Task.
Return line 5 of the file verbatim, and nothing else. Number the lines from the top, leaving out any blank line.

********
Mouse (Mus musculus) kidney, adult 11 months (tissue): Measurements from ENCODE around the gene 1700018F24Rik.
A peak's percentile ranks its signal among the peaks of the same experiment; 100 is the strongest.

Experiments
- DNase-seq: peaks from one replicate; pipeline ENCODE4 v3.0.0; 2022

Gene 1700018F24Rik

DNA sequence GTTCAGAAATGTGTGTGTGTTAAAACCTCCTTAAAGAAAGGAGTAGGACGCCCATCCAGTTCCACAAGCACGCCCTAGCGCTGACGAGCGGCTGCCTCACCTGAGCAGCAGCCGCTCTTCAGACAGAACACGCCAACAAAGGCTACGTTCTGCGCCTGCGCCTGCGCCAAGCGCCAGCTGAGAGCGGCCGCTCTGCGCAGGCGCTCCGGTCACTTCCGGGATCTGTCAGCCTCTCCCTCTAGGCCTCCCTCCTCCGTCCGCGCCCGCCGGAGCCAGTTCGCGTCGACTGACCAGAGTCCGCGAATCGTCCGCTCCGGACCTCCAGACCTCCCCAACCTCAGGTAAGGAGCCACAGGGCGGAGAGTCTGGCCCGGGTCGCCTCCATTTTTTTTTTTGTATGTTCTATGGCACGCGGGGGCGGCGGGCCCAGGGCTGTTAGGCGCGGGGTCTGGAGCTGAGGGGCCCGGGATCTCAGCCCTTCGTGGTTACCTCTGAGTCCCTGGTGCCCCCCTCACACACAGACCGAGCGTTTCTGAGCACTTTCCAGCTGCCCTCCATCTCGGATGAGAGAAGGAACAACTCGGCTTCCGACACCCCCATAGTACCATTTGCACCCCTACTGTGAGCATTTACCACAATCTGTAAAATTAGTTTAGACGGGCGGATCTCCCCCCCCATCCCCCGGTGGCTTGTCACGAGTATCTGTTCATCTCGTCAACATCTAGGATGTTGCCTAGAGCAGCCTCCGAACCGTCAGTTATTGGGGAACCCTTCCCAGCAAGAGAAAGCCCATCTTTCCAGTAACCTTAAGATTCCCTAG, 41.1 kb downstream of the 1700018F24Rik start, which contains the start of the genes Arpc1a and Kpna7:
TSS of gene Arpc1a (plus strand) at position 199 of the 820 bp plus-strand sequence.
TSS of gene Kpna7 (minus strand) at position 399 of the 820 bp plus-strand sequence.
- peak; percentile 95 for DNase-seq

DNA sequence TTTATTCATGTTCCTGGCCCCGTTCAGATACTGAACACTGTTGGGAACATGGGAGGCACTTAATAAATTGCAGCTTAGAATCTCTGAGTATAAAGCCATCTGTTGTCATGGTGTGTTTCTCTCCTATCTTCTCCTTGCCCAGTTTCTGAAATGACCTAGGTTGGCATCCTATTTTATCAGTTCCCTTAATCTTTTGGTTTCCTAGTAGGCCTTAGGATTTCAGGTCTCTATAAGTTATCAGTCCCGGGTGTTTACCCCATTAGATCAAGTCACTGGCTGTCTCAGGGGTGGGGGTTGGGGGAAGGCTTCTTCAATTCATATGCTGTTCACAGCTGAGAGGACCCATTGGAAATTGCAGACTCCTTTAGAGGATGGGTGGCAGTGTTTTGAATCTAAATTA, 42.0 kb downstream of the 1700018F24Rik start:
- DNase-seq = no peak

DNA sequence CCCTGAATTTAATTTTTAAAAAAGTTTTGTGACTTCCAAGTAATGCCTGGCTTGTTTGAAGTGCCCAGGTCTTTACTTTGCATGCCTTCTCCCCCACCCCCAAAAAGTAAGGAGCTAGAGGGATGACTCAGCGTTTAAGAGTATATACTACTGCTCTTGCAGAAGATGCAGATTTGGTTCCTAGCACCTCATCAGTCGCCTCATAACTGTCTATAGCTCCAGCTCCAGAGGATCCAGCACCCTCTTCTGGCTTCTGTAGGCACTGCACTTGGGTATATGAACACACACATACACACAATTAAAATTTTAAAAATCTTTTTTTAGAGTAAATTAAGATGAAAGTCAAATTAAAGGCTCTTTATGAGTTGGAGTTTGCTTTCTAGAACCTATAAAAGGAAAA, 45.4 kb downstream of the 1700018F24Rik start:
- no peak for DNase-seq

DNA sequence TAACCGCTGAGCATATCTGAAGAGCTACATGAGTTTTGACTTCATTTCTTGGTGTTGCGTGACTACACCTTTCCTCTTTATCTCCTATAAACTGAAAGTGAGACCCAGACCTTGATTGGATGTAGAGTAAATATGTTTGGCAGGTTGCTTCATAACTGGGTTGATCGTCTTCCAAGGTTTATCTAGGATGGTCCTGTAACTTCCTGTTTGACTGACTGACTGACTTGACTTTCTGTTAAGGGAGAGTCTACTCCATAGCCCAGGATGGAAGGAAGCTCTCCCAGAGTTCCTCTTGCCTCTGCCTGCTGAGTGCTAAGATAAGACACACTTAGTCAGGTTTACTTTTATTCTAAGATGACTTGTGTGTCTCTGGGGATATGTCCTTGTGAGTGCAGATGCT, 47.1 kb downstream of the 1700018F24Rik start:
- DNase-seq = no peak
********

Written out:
Gene 1700018F24Rik